After graduating from high school in 1972, Jobs attended Reed College in Portland, Oregon, but dropped out after one semester, returning to California in 1974. There he became a member of the Homebrew Computer Club with his friend Steve Wozniak, and also worked at Atari, where he and Wozniak created a circuit board for the video game Breakout.
Founding of Apple Computer
On April 1st, 1976, Apple Computer was founded by Jobs, Steve Wozniak and Ronald Wayne. The three created fully assembled desktop computers which they called the Apple I. That product was followed a year later on June 5th, 1977 by the very successful Apple II series, which went on to sell nearly 6 million units by the time it was fully discontinued in 1993. The Apple II is considered by some to be the first successful home computer, though it was quickly passed by IBM-based PCs.
Of course, Jobs is best known for another product. The Macintosh computer and the Mac operating system project was created as a project similar to Apple’s Lisa. Jobs took control of the project early on, and eventually made it the focus of the entire company, although the Lisa and Apple II did continue to be sold.
The Mac’s graphical user interface metaphors and the Macintosh’s mouse were famously inspired (some would use a stronger word) by a visit to Xerox’s PARC labs. It was lauded by critics for its ease-of-use and design, particularly with regards to the use of proportional fonts and immediately recognizable iconography based on real-world objects. In January of 1984, the Macintosh line of computers was introduced to the public during Superbowl XVIII in a Ridley Scott directed commercial entitled “1984.” The commercial itself is now considered to be a landmark moment in advertising.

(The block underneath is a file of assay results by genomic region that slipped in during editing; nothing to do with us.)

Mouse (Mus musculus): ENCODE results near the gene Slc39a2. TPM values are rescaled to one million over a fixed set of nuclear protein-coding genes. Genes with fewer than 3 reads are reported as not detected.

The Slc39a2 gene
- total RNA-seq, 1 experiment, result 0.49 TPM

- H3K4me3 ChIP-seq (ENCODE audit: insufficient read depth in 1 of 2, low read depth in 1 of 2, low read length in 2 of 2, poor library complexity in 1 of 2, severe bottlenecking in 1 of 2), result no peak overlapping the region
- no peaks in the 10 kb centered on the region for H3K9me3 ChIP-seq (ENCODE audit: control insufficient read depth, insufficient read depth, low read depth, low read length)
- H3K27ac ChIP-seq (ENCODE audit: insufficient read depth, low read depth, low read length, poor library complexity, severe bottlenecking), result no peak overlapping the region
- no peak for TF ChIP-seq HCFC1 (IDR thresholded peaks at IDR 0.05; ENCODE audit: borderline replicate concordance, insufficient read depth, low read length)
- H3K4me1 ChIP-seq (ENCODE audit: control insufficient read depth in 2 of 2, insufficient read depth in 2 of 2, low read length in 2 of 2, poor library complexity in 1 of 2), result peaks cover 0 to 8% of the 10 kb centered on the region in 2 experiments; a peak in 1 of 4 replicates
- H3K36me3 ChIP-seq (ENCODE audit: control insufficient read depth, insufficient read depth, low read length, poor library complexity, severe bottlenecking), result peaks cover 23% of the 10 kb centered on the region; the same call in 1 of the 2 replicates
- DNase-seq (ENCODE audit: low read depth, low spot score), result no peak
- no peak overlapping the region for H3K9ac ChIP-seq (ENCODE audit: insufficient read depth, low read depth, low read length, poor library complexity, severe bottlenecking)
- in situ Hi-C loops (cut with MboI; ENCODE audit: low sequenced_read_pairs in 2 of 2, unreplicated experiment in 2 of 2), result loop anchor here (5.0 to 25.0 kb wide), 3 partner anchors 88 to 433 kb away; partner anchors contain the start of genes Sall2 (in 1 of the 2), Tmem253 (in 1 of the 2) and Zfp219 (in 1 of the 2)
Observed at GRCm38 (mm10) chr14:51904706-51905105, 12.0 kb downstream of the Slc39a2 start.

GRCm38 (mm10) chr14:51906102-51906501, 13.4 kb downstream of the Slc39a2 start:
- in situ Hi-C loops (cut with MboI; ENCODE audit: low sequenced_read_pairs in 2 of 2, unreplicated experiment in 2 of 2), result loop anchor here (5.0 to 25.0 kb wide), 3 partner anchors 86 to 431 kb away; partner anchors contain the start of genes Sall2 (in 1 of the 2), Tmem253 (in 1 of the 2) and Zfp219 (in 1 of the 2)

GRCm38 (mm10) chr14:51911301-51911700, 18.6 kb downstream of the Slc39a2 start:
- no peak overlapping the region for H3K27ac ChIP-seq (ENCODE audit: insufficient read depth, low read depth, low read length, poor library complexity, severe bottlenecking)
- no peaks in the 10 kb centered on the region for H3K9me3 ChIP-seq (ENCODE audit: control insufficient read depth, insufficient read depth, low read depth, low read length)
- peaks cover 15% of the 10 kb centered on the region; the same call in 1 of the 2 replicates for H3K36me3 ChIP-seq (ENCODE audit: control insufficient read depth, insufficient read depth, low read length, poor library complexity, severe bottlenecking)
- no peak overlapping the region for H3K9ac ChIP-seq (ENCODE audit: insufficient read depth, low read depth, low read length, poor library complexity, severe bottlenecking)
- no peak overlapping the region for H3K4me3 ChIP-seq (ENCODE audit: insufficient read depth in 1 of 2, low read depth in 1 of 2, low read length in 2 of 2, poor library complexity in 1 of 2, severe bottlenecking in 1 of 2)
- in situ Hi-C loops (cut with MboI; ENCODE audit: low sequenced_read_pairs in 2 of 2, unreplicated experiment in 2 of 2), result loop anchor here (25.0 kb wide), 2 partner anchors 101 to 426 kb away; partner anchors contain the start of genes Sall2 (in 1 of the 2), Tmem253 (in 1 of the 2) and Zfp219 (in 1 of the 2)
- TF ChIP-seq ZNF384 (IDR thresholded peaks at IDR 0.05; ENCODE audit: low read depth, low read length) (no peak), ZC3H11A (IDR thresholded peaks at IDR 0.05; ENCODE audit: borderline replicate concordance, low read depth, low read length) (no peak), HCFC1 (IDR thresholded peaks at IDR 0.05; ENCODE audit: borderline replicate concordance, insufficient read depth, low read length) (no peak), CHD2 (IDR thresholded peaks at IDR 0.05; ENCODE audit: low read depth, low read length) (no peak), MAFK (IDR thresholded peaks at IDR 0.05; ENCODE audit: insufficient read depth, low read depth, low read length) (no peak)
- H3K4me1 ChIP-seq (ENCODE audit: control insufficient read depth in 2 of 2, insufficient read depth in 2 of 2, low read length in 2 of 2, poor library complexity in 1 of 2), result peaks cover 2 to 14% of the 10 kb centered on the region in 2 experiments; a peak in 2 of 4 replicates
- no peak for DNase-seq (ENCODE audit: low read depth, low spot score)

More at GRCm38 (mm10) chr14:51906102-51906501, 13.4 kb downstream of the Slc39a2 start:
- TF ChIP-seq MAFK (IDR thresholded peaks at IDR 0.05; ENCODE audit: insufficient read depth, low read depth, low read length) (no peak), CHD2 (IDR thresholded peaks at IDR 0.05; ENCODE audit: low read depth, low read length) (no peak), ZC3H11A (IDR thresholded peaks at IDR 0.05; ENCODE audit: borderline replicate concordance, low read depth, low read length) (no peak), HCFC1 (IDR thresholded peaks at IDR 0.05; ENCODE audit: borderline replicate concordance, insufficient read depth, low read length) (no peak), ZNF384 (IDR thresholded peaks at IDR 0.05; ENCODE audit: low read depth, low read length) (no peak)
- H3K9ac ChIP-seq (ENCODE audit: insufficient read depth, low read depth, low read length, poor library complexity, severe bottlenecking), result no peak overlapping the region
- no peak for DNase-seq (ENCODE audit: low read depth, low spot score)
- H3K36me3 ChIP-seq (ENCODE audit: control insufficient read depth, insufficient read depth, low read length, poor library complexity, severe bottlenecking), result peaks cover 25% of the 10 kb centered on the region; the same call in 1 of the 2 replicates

Exit from Apple, founding of NeXT and Pixar
Although the Mac was a revolution for the computer industry, Apple, Inc. suffered from internal divisions between CEO John Sculley and Steve Jobs. Weak Mac sales — part of an overall industry slump — exacerbated the conflicts between the two. Reports that Jobs had become difficult to work with became commonplace. On April 10th, 1985, a board meeting was held to convince Jobs to step back from management and become more of a product visionary. However, in the meeting, Jobs and Sculley began a two-day long power struggle over management of the company, with Jobs lobbying to have Sculley removed completely. Ultimately, Jobs lost. He remained Chairman of the company, but had no clear role. The conflicts continued until Sculley removed Jobs from Apple completely on May 31st, 1985.
Although it was a sad day for Apple and (the company itself would proceed to end up in a downward spiral that would continue until Jobs’ return), Steve himself eventually accepted the decision and later described himself as “grateful” for it. In a 2005 commencement address at Stanford, he said: